Skip to main content

At Least We're Making an Effort to be Civil at Work


It's a bleak day for civility here in the nation's capital, but the seventh annual Civility In America survey provides a tiny ray of light: nine in 10 employed Americans consider their workplace to be quite civil.

Weber Shandwick, along with Powell Tate and KRC Research, conducted the seventh Civility in America survey in December 2016 to track our annual "civility deficit". So let's visit a few key findings, shall we?


While a record-high 69% of survey participants think American society has major civility problems -- and 75% see a societal lack of civility reaching crisis levels -- 86% surveyed said their work life is generally on the courteous and polite side. In fact, 84% of employees view their chosen professional field as largely civil.

(Unless they deal with the public, that is. Sales and customer-facing employees are the least likely to view their industry or profession as being civil.)

Meanwhile, nearly two-thirds (63%) agree that we are more civil at work than when we are not at work. Here is a Weber Shandwick chart that summarizes the key survey results.


More than half surveyed (56%) expect societal incivility to get worse. What can be done about it?

The survey participants were asked for their thoughts on creating a more civil society. Ideas that made the short list include having social media sites and search engines stop including information that isn't factual/is fake news (58%); requiring civility training in schools (49%); encouraging employees to report workplace incivility to management (40%); putting the onus on employers to stop incivility at work (38%); and forging a national civility campaign to encourage kindness, politeness and courtesy (36%).

I've blogged about creating kinder workplaces, and here is my seven-step plan.

The survey found 75% would would be willing to personally set a good civility example. It sounds like we're doing it at work, and that's a good start. Now let's work together on building our country.

Comments

Popular posts from this blog

Seven tips for dealing with a jealous coworker

Look at you, doing so well at work! We're so happy for you. Well, most of us are happy for you and refuse to spend the entire work day talking behind your back. Let's talk about how to handle our jealous co-workers!Like every other professional, you've no doubt experienced your share of failures and successes. Lately, however, things seem to be going your way at work. And how! Perhaps you've managed to ace an important project this quarter, been instrumental in landing a huge client, earned some well-deserved rewards for this and that, or -- egads! -- been given a slight promotion or additional work responsibilities (e.g., the work responsibilities you actually want).You're quietly chuffed, but somehow your co-workers seem none too pleased with this rapid turn of events. Oh no, what should you do now?It's a workplace tale older than the disjointed last season of Mad Men. The playing field in the department was even, cozy and overall very friendly -- until so-an…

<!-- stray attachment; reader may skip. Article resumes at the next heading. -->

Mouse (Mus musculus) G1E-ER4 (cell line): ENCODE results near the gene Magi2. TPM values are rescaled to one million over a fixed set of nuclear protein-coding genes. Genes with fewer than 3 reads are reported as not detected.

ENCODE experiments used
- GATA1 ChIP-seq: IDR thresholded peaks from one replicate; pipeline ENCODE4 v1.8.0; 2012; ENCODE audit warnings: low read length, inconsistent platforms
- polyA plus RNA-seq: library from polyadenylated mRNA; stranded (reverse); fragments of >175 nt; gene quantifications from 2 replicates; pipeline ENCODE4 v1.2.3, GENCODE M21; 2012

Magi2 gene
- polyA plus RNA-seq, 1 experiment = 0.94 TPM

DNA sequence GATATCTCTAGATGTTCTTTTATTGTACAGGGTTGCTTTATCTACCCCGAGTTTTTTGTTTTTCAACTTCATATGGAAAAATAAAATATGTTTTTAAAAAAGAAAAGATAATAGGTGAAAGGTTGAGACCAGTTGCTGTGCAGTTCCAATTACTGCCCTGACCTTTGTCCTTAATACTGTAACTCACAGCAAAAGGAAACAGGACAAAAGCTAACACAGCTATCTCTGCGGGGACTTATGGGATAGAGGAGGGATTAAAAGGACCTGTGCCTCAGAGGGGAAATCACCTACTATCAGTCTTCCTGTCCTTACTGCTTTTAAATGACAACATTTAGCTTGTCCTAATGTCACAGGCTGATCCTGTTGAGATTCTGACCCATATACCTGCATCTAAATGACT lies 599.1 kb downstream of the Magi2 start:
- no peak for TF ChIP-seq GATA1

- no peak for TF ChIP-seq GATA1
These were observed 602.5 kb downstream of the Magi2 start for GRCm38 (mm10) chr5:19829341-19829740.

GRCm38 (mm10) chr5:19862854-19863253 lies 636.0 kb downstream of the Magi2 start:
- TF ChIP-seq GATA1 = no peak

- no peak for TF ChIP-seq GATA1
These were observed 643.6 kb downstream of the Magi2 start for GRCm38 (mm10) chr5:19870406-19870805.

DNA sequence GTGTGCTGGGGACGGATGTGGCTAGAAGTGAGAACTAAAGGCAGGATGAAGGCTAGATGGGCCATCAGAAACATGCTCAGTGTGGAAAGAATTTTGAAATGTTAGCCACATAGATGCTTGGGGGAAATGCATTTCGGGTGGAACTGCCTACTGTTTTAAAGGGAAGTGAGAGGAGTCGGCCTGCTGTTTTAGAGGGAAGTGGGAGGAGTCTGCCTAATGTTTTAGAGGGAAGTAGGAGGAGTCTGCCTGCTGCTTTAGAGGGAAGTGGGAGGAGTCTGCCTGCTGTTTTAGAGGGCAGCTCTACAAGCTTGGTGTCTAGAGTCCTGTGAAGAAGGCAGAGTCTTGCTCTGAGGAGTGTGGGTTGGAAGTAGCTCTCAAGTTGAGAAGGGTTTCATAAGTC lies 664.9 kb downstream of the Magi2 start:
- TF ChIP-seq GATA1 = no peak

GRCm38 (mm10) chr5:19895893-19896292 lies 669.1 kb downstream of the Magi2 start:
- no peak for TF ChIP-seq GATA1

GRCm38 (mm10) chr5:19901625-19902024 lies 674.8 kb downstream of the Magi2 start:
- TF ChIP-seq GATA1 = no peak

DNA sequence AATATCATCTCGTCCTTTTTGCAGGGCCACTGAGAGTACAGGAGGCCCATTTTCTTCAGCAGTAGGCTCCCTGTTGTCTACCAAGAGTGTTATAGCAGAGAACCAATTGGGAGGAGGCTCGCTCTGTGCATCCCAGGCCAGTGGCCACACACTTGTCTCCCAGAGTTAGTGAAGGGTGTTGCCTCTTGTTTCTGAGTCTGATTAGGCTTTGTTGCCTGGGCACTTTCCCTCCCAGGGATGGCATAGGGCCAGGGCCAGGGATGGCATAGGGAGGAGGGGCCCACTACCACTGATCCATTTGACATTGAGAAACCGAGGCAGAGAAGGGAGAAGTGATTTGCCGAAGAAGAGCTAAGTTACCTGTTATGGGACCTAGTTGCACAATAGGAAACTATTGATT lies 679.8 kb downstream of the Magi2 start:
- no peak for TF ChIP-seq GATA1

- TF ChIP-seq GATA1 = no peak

Employees Blame Technology For Slowing Them Down At Work

Do you feel like you're always working, but never getting very much done? If so, you're not alone. Too much technology, and too much red tape, keep slowing us down at work. But technology, and more of it, is supposed to make our lives easier! Too much technology, however, does not compute for employees. A new SAP/Knowledge@Wharton survey of almost 700 corporate employees finds a full 60% of respondents blame technology "for inhibiting their ability to meet strategic goals." Gee, anyone who has ever used the self-checkout line at the grocery store can tell you that. However, 40% surveyed said that looking for ways to simplify the technology has been "a low priority" for their company. Too much paperwork is an on-going problem for the workplace, too. A new ServiceNow survey of nearly 1,000 managers finds that 90% are doing too much administrative work, no matter the size of the company. This paperwork includes filling out forms, writing status updates, …

Is Your Co-worker Always Late For Work?

You've started the workday, but where is your co-worker? Oh, she's running late again, just like yesterday. And the day before. And the day before that. Let's get an early start on solving her tardiness problem, shall we? Working with someone who is consistently late is one of the most annoying aspects of office life, and also one of the most common, unfortunately. It's a universal theme of the workplace that everyone will get to work on time (give or take a few minutes...) except for the employee who is egregiously late nearly every day. And the excuses can get pretty amazing. Employees became more punctual as the Great Recession lingered, at least according to surveys. Everyone, that is, except for your able-bodied but habitually-tardy co-worker. It's bad enough dealing with tardiness when you're a manager, but it can be even more frustrating when you're a rank-and-file peer without any magical "shape up or ship out" managerial powers. So you…